The researcher participated in 5 learning circles, which were conducted every two weeks. The learning circles were held to provide the participants with the opportunity to discuss the teaching methods, planning and type of tasks required from them. The role of the researcher was limited to observing and recording the teachers’ discussions while performing the activities.


2.3.4. Students’ Reflective Journals

The students were asked to keep their reflections about their learning mathematics and the teaching methods used by their teachers during the lessons that were observed by the researcher and videotaped. The students wrote about the opinions, feelings and impressions about the classes they had attended, and their attitudes about learning mathematics and suggestions for development.

2.4. Triangulation

Credibility is a crucial aspect in qualitative research, through which data validity is processed. Triangulation is a process that ensures research validity. It includes relying on expert opinion, depending on various resources in collecting data, and asking the study sample to give their opinions and explanations. In the present study, several tools were used to collect the required data: class observations, reflection journals, focus groups, and portfolios.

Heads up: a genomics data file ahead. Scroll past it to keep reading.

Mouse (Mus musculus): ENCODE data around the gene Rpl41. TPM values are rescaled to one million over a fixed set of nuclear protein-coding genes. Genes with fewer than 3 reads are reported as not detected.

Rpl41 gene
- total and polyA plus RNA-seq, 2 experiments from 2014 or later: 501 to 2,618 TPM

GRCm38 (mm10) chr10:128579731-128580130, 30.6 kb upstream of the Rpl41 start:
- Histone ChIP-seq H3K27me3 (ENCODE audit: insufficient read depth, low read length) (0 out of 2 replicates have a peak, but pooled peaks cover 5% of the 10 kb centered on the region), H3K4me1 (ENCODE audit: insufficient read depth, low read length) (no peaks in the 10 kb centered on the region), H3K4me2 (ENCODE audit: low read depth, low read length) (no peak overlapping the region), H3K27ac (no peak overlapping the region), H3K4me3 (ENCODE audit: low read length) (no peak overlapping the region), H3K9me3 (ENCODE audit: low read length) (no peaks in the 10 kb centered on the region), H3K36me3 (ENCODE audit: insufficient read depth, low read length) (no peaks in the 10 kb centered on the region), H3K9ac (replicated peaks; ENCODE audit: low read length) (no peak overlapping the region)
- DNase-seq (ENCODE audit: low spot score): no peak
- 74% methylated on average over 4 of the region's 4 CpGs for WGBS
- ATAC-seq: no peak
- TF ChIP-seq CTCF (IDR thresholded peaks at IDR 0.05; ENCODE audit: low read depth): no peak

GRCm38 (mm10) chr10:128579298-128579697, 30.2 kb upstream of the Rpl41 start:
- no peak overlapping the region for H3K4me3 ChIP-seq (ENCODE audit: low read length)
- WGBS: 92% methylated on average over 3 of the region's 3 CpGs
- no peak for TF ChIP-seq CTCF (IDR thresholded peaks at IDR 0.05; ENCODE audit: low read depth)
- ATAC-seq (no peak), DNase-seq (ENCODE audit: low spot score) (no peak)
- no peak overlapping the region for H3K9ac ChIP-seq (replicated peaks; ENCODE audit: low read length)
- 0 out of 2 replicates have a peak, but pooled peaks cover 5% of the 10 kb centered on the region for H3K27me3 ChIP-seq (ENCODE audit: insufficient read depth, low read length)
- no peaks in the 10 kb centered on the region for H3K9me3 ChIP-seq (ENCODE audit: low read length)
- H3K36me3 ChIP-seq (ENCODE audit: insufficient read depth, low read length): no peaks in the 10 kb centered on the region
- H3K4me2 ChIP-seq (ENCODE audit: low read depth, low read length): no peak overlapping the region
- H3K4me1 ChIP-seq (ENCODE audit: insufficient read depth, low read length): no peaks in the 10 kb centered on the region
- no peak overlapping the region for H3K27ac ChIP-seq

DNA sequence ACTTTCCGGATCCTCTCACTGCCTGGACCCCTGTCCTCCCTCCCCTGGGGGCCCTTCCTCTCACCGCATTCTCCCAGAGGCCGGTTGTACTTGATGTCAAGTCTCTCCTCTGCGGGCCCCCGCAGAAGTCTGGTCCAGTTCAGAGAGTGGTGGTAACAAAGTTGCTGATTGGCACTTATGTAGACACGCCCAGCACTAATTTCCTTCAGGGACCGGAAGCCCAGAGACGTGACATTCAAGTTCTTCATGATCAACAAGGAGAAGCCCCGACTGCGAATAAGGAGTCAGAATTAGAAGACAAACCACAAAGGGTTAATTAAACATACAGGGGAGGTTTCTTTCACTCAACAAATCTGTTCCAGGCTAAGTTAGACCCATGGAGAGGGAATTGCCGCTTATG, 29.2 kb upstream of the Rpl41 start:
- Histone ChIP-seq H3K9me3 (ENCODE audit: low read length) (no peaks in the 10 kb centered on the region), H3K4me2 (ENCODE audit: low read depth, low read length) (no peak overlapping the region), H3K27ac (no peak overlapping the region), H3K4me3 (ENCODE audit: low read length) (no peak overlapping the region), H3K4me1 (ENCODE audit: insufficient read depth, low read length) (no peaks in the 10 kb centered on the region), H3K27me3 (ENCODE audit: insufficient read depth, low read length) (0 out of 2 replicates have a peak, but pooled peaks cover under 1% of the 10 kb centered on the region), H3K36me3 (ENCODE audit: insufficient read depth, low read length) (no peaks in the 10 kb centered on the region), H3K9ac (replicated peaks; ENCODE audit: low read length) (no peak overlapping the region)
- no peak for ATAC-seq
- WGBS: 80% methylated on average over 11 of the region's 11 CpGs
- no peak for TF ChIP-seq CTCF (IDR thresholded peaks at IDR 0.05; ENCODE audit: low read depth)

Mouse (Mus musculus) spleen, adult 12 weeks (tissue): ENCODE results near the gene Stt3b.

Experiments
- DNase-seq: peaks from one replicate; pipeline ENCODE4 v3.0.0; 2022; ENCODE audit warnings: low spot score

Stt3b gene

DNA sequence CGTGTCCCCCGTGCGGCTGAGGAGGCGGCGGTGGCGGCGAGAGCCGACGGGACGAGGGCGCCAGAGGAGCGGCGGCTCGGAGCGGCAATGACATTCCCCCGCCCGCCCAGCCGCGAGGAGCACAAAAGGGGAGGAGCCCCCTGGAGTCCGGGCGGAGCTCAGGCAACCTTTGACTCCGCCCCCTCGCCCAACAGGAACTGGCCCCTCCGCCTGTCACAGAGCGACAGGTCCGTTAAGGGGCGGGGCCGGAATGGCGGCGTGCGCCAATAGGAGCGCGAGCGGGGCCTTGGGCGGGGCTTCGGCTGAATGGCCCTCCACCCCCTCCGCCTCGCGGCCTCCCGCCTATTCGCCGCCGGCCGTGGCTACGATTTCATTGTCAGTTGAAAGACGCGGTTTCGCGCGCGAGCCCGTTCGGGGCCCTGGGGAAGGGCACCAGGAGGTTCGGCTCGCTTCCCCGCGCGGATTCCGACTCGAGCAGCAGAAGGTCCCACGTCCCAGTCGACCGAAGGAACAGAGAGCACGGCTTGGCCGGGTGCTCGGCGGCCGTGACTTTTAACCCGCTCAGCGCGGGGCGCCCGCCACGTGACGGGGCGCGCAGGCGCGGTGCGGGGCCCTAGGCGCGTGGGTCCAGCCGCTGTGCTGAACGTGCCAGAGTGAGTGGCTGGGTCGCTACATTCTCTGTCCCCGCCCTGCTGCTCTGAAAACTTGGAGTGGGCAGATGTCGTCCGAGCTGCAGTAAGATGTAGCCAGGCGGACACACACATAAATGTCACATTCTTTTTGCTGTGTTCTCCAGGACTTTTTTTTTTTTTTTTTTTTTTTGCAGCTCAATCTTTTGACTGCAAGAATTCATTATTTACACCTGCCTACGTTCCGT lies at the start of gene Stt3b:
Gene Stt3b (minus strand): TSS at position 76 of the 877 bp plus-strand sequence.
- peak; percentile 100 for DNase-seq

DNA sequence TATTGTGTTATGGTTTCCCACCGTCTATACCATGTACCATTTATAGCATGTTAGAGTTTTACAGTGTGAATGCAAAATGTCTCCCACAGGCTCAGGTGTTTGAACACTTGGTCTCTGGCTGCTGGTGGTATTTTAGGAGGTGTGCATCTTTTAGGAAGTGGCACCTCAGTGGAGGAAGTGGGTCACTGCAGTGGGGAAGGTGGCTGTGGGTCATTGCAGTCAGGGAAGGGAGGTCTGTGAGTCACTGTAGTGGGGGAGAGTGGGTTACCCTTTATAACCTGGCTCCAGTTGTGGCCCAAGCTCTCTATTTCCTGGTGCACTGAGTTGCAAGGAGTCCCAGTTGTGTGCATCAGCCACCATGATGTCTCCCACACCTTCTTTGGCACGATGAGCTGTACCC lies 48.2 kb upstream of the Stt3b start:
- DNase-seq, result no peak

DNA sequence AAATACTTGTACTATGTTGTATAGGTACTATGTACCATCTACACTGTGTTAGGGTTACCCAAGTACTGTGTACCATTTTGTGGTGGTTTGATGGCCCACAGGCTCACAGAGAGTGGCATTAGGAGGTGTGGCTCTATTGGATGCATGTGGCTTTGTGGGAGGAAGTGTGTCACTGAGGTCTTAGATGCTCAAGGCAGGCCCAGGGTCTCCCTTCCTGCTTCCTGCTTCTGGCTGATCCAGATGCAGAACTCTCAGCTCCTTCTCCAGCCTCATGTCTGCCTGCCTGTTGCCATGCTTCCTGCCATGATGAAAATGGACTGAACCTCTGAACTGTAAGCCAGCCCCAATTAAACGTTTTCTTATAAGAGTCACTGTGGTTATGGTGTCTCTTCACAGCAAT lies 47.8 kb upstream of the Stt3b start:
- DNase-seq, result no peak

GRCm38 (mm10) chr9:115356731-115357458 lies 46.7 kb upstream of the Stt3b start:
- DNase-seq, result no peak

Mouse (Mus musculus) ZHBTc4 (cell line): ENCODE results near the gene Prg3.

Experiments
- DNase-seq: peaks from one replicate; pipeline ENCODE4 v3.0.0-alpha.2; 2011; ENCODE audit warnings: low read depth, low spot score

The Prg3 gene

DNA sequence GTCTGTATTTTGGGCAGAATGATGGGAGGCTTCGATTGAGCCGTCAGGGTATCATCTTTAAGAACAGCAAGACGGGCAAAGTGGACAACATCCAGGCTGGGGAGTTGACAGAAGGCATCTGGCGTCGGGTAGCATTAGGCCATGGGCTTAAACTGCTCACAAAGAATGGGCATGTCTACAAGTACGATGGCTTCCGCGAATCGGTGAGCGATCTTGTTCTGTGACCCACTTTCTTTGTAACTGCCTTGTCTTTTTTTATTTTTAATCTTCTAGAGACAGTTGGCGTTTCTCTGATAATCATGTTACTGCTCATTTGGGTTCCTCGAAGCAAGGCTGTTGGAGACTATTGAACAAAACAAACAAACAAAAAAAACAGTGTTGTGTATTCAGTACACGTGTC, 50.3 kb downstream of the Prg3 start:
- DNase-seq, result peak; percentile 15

2.5. Data Analysis

The researcher analyzed the observation notes and videotaped of the classes using a qualitative analysis thematic analysis and frequency of using the various teaching methods that were used by the teachers in the LTD program.

3. Findings

3.1. Results of the First Study Question

What are the different student-centered methods teachers use in their classes?

To answer the first study question, the researcher analyzed the class observation notes (N=20) using the descriptive method and calculated the frequency and frequency percentage of each teaching method used by the teachers during the LTD program. The results are shown in Table 2 below.

Table 2. Teaching strategies/methods used by teachers in LTD ranked by frequency

The results from Table 2 show that the teaching methods used in LTD can be ranked as follows (from most to least used): cooperative learning, direct learning, learning by dialogue, problem-solving, learning through visualization, E-learning, learning through stories, learning through trips, lifelong learning, Web quests, and learning through games and play.